Notwithstanding the inclosures and improvements that have taken place since the commencement of the present century, the cultivated lands hardly amount to one-half the whole extent of the county. The greater part, amounting to about three-fourths, of the inclosed lands, are always under grass, particularly in high situations; and as the farmers, during the summer months, can keep almost any quantity of cattle on the commons, &c, at a very little expense, their chief object is to get as much hay as possible from their inclosed lands against the approach of winter. There are few counties where, in proportion to their size, more milch-cows are kept than in this, and where the produce of the dairy is an object of greater importance: large quantities of butter are sent to the London market, in firkins containing 561b. net. Not less than 10,000 Scotch cattle are annually brought to Brough Hill fair, whence great numbers are driven towards the rich pastures of the more southern portions of England, though many are retained and fattened in Westmorland.
In some parts, considerable tracts are covered with coppices, consisting chiefly of oak, ash, alder, birch, and hazel. These underwoods, particularly in the barony of Kendal, are usually cut every sixteenth year, hardly any trees being left for timber; and their produce is converted partly into hoops, which are made in the county, and sent coastwise to Liverpool; and partly into charcoal, which is in demand for the neighbouring ironworks. Timber is chiefly found in the plantations, which are numerous and, at Whinfield Forest and around Lowther Hall, extensive: the larch is generally the most flourishing tree, though indeed most of the woods spring with a degree of vigour hardly to be expected from the bleak and exposed situations which many of them occupy. The extensive wastes are partly subject to common right, constituting a great part of the value of many farms, to which they are attached; and partly in severalties and stinted pastures. A few of them consist of commons in low situations, possessing a good soil; but by far the greater number are mountainous tracts, called by the inhabitants fells and moors, which produce little besides a very coarse grass, heath and fern, provincially called ling and brackens: the soil of these is generally a poor hazel-mould and peat-moss. The higher wastes are principally applied to the pasturage of large flocks of sheep, which, during the winter, are all brought down to the inclosures: by the end of April they are sent back to the wastes. Numerous herds of black-cattle are likewise to be seen on the lower commons: a few are of the breed of the county; the rest are Scotch.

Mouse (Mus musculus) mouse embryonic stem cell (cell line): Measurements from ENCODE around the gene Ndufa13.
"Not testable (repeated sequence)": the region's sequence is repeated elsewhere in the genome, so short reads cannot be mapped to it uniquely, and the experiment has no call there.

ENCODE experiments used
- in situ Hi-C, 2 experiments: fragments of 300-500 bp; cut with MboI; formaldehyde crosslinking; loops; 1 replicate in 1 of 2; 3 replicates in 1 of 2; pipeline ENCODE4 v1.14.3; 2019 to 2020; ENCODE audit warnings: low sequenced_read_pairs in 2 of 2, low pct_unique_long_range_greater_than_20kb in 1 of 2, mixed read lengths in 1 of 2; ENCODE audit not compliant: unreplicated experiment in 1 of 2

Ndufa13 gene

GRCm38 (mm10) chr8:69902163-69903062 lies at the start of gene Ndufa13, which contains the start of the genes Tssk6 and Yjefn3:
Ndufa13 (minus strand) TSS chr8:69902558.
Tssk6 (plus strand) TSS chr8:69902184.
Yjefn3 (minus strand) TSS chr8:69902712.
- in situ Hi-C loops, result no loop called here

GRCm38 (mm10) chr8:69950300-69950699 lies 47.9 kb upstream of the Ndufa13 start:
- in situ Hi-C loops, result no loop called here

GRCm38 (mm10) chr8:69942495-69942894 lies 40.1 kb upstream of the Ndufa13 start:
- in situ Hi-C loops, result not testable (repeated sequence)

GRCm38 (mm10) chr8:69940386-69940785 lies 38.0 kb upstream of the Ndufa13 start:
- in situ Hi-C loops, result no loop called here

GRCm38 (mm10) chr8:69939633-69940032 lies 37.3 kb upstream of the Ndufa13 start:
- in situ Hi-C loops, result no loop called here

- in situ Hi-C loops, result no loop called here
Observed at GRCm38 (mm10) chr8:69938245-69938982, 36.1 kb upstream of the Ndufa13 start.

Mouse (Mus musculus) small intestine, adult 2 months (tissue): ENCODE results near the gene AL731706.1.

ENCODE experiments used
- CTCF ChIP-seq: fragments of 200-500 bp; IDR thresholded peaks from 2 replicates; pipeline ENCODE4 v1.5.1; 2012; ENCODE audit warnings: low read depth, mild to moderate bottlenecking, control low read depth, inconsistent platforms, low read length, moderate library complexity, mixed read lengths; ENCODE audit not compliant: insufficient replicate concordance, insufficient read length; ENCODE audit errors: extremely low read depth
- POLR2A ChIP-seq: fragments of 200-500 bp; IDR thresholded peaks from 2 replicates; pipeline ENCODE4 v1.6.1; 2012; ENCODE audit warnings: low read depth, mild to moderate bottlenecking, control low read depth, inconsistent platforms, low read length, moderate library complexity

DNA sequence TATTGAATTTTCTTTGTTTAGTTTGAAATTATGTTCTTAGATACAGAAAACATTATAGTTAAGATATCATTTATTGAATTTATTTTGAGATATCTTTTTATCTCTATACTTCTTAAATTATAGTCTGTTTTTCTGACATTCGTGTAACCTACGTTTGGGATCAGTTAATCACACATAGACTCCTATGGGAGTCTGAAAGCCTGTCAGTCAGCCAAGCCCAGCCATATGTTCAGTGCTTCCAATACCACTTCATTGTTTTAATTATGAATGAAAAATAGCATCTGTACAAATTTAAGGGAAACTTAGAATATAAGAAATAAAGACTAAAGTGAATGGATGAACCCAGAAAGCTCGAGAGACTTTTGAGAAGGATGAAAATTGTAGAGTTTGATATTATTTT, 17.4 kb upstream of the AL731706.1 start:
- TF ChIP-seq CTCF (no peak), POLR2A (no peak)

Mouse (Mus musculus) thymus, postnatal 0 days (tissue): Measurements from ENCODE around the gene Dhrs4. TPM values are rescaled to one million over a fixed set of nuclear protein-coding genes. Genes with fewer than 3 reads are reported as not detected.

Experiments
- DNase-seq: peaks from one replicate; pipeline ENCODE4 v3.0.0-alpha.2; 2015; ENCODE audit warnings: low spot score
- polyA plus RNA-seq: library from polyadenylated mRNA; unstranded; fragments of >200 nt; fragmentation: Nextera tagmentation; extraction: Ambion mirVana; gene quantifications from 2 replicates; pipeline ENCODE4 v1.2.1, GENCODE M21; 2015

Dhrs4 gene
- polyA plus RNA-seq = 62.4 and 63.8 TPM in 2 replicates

The mineral productions are various, and some of them valuable. They consist chiefly of lead, coal, marble, slate (the finest in England), limestoue, freestone, and gypsum; and every part of the county presents an interesting field of study to the geologist. The principal Lead mines are those at Dunfell, which are considered to be nearly exhausted; at Dufton, where they are unusually rich; at Eagle Crags, in Grisedale, a branch of the vale of Patterdale; and at Greenside, near Patterdale. A small quantity of this metal is also procured in the hills above Staveley, and large loose masses of ore have been found in different other situations: a very rich and productive vein at Hartley ceased to be worked about the commencement of the last century. Copper has been wrought to a limited extent at Limbrig, Asby, and Rayne, and is obtained in small quantities in many other parts. Coal is neither abundant nor of good quality; it is wrought only in the south-eastern extremity of the county, on Stainmore heath, and in the neighbourhood of Shap. In the vale of Mallerstang a kind of small coal, chiefly used for burning limestone, is procured. Bordering upon the river Kent, about three miles below Kendal, a bed of beautiful Marble, of a white colour, veined with red and other tints, was discovered in 1793, and quarries were immediately opened. Near Ambleside, and between that town and Penrith, is found a marble of a dusky-green colour, veined with white; a black sort is obtained near Kirkby-Lonsdale, and another species at Kendal Fell.